Therefore, you need a desktop computer.
In case you already own a laptop computer, there is a way to use a laptop as a desktop. In such a case, in addition to the laptop, you need to buy a separate monitor, a keyboard and a mouse. This option is still inferior to the true desktop in many ways.
A Desk and a Chair
Buying a desk and a chair can be expensive; fortunately, most people already have some suitable furniture. But what kind of desks and chairs are suitable?
66-71 cm (26-28")
min 100 cm (40")
min 60 cm (24")
You can get away with a slightly higher desk than what is recommended; but be warned: siting too high for prolonged periods of time can lead to various health issues over time.
The desk should have a lot of space beneath it. Drawers and similar features are just reducing this space and therefore are not recommended.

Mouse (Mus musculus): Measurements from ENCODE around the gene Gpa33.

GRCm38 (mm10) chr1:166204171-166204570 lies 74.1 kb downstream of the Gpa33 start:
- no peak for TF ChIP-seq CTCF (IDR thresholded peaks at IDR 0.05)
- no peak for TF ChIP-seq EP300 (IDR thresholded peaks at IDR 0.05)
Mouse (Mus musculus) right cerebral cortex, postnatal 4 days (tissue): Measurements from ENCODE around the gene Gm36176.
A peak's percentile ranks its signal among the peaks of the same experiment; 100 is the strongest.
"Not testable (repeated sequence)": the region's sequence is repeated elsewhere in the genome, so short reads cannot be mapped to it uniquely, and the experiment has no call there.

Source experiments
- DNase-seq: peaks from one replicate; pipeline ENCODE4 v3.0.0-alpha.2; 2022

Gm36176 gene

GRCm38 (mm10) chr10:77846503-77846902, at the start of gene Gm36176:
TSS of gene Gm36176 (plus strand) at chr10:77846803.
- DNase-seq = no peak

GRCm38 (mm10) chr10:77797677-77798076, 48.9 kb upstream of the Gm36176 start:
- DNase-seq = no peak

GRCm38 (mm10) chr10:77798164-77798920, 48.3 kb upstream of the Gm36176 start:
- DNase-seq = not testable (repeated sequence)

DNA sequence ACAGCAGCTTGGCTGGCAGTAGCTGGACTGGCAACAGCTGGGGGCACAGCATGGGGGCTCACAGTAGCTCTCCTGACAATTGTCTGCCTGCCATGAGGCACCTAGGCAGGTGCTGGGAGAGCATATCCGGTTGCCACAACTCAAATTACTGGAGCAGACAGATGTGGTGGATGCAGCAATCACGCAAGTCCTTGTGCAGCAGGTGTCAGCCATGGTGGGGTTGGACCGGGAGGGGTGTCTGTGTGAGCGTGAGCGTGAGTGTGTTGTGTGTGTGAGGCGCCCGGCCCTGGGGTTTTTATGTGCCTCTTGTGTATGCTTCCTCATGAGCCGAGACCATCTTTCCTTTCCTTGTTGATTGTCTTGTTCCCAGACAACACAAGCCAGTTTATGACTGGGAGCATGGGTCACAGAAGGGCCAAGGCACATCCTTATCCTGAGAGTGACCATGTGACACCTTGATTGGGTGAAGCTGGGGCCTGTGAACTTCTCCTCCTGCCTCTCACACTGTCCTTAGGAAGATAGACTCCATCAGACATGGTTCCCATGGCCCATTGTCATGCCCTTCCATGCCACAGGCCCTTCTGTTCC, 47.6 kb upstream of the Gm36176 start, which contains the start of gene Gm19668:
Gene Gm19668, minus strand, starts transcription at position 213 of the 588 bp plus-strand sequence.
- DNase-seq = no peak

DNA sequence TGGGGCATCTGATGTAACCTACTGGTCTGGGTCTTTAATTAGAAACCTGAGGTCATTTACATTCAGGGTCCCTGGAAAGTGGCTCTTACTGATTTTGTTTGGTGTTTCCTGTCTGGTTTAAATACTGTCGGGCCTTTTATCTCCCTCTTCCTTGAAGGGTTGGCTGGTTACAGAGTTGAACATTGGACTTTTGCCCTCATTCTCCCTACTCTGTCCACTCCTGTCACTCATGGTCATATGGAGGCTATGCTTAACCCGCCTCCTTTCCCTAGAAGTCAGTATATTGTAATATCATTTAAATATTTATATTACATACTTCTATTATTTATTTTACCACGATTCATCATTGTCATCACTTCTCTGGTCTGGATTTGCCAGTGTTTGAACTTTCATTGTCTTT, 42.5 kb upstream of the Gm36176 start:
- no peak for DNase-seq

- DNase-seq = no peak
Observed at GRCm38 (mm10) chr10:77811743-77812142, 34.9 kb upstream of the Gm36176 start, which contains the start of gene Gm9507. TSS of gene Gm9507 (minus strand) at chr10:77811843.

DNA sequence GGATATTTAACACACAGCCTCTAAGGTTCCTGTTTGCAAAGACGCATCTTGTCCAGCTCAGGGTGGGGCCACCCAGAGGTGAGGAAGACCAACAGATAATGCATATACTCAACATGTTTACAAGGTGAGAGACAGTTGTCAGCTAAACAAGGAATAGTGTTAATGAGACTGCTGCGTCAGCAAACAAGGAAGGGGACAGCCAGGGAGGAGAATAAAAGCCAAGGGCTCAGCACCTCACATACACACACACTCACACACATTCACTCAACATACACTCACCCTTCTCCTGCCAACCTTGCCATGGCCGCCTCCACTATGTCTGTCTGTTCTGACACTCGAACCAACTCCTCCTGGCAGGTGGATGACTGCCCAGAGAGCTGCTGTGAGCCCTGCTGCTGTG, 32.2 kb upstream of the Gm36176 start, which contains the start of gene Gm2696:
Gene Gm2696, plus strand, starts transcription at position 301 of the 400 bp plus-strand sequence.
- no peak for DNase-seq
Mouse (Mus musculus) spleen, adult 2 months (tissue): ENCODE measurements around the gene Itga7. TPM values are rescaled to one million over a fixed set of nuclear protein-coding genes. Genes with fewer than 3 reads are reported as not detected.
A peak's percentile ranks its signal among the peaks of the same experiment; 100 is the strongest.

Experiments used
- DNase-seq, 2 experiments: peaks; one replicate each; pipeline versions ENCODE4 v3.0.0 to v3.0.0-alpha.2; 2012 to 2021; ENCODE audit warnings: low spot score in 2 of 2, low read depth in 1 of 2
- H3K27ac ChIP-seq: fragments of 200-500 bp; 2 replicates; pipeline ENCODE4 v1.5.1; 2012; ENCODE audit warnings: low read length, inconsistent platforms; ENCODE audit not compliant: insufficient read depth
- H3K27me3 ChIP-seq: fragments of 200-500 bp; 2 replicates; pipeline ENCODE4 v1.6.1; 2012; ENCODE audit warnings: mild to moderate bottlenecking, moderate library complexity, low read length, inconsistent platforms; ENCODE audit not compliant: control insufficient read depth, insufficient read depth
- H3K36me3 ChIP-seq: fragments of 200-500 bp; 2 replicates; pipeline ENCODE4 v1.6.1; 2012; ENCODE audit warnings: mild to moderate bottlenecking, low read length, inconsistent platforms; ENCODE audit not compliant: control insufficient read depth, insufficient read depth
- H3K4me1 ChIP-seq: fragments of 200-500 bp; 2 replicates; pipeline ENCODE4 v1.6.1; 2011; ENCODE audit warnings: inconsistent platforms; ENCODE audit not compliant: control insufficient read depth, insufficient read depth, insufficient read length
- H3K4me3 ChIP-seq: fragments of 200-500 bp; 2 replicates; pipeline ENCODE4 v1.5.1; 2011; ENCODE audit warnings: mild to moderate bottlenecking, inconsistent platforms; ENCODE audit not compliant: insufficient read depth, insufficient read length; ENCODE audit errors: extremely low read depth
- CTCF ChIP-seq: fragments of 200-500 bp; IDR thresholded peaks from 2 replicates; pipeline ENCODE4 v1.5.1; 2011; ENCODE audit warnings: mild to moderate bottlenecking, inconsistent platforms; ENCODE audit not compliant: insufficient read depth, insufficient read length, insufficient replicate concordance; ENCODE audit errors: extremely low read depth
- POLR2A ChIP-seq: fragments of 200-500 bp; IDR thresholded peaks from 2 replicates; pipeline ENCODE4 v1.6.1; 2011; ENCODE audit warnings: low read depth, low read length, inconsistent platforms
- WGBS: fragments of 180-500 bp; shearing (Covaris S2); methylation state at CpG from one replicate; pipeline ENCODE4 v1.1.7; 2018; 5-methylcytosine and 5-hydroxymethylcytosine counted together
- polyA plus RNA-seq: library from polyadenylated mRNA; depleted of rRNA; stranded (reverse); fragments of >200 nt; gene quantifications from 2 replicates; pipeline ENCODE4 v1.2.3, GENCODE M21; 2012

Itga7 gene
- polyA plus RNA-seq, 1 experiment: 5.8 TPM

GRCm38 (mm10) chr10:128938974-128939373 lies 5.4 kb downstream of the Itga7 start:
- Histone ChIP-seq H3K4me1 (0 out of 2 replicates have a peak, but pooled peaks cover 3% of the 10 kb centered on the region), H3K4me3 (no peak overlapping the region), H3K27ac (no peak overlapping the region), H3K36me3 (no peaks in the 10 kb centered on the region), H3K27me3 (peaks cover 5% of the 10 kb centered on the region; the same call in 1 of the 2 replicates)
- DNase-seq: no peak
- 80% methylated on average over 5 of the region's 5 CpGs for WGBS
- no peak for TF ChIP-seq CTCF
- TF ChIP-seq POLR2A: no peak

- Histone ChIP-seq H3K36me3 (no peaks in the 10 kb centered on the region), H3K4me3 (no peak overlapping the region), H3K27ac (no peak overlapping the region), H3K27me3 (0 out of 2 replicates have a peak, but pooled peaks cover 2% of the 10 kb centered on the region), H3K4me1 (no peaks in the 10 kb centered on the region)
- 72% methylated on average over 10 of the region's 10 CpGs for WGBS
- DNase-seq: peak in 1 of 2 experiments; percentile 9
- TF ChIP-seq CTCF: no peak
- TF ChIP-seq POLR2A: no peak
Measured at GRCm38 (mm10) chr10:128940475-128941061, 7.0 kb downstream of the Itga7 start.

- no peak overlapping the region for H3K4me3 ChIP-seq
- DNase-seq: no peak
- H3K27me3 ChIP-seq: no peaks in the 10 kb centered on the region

The most important thing for a chair is to be ergonomic and to have a good lower back support. The sitting height should be around 50 cm (20") for most people; you should try out the chair to confirm that the height is right for you.
The luxuries for better sitting comfort are: a soft sitting surface, height adjustment, hand rests, hand rests adjustment, back inclination adjustment, wheels & rotation.
Doing programming is much easier if you have a big monitor or two. If you don't have two monitors, one will suffice. You should have at least one monitor of at least 19-inch size.
Since this is a guide for very small budgets, let's first explore what the cheapest options are. Possibly the cheapest option would be an old, second-hand CRT monitor, but we won't recommend this option since text can get a little blurry on CRTs and the LCD monitors are very cheap nowadays.